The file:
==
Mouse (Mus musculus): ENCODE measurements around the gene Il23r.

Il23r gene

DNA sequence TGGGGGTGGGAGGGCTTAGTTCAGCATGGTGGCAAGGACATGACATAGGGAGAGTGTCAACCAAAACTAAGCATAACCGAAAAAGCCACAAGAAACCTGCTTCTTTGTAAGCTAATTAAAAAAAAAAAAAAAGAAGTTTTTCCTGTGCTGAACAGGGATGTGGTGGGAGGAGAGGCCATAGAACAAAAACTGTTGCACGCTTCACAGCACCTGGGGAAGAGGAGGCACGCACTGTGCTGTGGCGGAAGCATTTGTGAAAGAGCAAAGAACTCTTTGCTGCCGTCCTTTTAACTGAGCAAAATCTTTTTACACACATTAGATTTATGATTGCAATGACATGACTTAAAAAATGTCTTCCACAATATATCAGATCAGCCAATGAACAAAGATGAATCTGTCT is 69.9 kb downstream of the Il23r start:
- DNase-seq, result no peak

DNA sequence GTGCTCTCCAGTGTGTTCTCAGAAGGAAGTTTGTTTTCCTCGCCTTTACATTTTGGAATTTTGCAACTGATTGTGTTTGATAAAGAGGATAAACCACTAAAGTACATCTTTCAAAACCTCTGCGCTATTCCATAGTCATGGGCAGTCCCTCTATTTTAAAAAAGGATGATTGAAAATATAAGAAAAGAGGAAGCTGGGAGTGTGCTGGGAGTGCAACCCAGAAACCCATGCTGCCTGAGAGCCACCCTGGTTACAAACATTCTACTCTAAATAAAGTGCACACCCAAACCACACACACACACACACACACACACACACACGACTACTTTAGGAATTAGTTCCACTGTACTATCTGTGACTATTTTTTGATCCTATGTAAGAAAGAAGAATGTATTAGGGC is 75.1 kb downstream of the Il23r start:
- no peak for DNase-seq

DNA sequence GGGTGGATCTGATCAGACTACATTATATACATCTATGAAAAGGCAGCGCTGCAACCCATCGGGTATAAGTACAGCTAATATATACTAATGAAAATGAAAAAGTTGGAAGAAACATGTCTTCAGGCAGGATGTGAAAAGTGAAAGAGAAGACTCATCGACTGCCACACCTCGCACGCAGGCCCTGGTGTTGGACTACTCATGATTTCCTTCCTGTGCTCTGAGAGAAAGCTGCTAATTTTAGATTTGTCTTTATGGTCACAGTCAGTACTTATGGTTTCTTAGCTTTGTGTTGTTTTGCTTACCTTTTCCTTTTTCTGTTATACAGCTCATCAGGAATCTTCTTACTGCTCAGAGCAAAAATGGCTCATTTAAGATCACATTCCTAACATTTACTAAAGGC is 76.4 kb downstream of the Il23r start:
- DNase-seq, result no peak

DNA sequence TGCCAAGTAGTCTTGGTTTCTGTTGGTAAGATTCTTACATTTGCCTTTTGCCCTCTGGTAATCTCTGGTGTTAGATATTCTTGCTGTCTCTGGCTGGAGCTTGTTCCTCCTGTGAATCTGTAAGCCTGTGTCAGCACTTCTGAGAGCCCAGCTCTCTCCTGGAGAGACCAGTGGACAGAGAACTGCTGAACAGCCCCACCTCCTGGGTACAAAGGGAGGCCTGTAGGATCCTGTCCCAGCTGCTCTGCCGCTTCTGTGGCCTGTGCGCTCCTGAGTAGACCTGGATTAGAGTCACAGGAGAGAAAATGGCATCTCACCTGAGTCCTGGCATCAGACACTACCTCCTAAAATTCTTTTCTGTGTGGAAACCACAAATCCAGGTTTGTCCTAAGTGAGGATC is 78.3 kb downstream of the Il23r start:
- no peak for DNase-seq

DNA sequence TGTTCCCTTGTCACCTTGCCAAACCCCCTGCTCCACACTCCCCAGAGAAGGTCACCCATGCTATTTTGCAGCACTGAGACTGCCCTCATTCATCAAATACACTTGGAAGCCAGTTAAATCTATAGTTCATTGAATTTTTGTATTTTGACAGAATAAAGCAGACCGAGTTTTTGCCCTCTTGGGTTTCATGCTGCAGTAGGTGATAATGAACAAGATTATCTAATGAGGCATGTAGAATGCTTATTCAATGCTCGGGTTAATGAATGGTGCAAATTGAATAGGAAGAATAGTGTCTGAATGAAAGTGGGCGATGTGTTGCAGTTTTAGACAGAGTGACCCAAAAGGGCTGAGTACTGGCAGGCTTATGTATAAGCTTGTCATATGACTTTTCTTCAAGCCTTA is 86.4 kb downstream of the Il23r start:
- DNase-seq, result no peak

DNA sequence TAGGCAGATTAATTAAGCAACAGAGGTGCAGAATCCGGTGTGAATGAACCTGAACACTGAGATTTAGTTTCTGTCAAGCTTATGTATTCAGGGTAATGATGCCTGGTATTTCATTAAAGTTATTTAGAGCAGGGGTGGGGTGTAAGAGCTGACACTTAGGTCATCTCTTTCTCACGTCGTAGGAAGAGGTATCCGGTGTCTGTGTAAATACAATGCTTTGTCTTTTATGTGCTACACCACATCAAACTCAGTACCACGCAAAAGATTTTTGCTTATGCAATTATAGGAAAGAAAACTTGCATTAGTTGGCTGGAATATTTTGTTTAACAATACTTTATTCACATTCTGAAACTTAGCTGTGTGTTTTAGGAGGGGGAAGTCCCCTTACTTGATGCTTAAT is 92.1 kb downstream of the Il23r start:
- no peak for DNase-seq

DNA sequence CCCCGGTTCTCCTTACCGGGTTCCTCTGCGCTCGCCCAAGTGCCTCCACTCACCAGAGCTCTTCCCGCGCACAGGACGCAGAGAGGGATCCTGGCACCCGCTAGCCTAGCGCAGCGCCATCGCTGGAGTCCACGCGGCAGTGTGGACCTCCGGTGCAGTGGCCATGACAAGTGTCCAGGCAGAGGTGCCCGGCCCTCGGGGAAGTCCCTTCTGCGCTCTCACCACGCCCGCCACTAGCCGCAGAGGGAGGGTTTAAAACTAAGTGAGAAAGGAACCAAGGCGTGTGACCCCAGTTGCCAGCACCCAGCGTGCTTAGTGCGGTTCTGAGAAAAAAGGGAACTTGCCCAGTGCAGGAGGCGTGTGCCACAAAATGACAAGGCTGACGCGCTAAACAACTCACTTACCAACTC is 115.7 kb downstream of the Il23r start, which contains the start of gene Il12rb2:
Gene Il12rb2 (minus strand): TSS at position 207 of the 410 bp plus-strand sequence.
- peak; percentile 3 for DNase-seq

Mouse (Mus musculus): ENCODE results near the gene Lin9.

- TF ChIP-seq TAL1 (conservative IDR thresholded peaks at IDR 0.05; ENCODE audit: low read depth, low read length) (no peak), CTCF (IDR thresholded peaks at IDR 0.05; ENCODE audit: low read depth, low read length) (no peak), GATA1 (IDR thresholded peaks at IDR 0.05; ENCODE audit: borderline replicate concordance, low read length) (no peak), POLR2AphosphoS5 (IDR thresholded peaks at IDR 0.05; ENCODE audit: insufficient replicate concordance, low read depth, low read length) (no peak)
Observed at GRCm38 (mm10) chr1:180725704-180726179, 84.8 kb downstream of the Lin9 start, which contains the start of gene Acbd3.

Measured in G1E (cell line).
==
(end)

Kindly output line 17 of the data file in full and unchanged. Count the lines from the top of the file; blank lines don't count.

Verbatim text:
- peak; percentile 3 for DNase-seq